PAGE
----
Zika currently has no cure. The Department of Infectious Disease, Singapore General Hospital (SGH) shares some facts about how it's transmitted.
The Zika virus has been declared an international public health emergency by the World Health Organization (WHO). Within South East Asia, cases of Zika viral infection have been reported in Cambodia, East Malaysia, Indonesia, the Philippines, Thailand, and now Singapore.
Get the facts about the Zika virus, including its symptoms as well as how you can help prevent it, as shared by
Associate Professor Jenny Low Guek Hong, Senior Consultant at the
Department of Infectious Diseases, Singapore General Hospital (SGH), a member of the
1. How is the Zika virus transmitted?
Currently, the only known carrier of the Zika virus is the Aedes mosquito – which also spreads dengue and chikungunya fever.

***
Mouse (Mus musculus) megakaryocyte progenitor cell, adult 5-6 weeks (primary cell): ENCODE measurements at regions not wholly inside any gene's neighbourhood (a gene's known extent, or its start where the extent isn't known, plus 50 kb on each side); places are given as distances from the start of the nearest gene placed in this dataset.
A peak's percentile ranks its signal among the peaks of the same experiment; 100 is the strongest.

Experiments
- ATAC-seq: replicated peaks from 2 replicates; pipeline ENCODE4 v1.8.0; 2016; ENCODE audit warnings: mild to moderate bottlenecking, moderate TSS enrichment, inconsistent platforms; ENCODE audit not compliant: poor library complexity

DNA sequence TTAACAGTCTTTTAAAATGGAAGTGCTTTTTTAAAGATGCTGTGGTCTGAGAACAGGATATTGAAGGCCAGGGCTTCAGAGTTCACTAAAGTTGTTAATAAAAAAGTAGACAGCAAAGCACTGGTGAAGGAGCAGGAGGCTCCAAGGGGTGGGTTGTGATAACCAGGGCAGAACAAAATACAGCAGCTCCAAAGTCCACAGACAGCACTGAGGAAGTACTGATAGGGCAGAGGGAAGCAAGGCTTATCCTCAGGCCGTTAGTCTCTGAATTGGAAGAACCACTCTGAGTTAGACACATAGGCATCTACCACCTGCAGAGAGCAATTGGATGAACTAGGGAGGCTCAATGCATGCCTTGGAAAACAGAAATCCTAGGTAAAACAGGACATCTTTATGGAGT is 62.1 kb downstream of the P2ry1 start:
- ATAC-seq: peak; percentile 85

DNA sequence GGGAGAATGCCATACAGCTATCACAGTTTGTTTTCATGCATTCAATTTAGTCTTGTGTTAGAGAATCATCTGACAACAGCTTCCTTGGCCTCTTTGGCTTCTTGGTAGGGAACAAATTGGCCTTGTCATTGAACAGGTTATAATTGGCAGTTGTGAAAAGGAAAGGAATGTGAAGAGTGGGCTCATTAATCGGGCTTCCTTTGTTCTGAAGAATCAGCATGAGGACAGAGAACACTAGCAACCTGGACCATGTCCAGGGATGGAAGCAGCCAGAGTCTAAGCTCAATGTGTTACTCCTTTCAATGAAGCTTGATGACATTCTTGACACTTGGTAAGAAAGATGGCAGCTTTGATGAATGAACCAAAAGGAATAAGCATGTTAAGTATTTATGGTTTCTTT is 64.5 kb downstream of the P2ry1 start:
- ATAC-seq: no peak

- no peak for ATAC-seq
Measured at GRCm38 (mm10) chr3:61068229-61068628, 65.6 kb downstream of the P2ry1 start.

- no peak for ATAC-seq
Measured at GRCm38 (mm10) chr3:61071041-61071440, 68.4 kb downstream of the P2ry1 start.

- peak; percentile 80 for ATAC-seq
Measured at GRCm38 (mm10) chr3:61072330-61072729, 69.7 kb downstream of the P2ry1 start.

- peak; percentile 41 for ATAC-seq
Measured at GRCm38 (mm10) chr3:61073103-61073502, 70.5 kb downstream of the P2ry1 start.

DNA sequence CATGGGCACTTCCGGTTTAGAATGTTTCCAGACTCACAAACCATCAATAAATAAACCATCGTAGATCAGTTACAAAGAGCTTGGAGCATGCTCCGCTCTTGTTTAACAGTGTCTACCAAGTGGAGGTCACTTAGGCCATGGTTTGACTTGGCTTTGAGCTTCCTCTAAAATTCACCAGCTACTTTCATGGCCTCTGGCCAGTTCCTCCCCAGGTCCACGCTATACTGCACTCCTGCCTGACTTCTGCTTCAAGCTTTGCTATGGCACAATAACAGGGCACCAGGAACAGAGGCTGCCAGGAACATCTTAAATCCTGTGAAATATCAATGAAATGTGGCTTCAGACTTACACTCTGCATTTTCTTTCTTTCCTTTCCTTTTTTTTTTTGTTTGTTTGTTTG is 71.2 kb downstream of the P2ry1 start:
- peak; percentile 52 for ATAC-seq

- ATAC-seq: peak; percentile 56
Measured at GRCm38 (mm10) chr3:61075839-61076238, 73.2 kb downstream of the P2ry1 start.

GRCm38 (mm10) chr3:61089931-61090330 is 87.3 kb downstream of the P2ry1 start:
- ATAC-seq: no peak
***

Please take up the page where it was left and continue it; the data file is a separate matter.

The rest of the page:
It has also been reported in the US that the Zika virus has been transmitted through sex – albeit only one such case (at time of publishing).
The Zika virus was first isolated from the rhesus monkey in the Zika Forest of Uganda, in 1947. It has remained in Africa until outbreaks of the virus were recorded in Micronesia (2007), Polynesia (2013), the Caribbean (2014) and more recently, Latin America (since early 2015).
2. Who is at higher risk of contracting the Zika virus?
People who have travelled to areas with reported Zika cases, are at higher risk of contracting the Zika virus. For an updated list of Zika outbreak areas, please refer to MOH.
3. Is the Zika virus dangerous?
Generally, the Zika virus causes ‘mild’ infections, with only one in five infected persons actually falling ill. Deaths arising from the Zika viral infection are also rare.
Continue reading to learn more about Zika symptoms, treatment and prevention tips.